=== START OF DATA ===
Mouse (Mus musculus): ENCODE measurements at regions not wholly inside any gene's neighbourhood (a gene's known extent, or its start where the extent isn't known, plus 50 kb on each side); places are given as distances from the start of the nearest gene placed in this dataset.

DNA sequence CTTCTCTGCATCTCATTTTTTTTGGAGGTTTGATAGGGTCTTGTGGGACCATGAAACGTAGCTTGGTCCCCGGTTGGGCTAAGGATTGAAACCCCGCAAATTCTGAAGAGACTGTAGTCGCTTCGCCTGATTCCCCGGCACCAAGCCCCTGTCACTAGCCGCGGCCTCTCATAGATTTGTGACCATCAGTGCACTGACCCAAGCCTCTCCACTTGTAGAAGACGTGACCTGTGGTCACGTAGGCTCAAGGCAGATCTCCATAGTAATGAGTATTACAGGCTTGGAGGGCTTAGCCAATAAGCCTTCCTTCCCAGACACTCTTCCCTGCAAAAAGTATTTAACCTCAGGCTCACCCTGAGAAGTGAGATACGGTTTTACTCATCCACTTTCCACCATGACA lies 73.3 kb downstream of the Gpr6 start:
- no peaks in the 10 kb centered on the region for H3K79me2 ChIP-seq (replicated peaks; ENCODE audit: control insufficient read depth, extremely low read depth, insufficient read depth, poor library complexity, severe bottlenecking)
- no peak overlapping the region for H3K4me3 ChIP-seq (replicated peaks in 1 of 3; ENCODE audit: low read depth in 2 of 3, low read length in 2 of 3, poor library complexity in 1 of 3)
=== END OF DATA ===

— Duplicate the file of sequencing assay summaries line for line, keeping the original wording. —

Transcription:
Mouse (Mus musculus): ENCODE measurements at regions not wholly inside any gene's neighbourhood (a gene's known extent, or its start where the extent isn't known, plus 50 kb on each side); places are given as distances from the start of the nearest gene placed in this dataset.

DNA sequence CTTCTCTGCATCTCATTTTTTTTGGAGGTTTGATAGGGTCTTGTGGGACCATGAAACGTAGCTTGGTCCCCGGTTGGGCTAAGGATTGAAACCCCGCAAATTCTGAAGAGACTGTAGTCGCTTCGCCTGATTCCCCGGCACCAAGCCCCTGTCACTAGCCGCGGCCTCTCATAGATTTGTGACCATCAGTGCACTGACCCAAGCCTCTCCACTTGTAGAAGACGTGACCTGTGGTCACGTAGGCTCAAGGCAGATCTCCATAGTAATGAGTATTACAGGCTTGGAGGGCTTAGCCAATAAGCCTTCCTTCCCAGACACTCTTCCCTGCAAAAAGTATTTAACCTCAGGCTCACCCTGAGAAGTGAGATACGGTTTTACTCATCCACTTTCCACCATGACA lies 73.3 kb downstream of the Gpr6 start:
- no peaks in the 10 kb centered on the region for H3K79me2 ChIP-seq (replicated peaks; ENCODE audit: control insufficient read depth, extremely low read depth, insufficient read depth, poor library complexity, severe bottlenecking)
- no peak overlapping the region for H3K4me3 ChIP-seq (replicated peaks in 1 of 3; ENCODE audit: low read depth in 2 of 3, low read length in 2 of 3, poor library complexity in 1 of 3)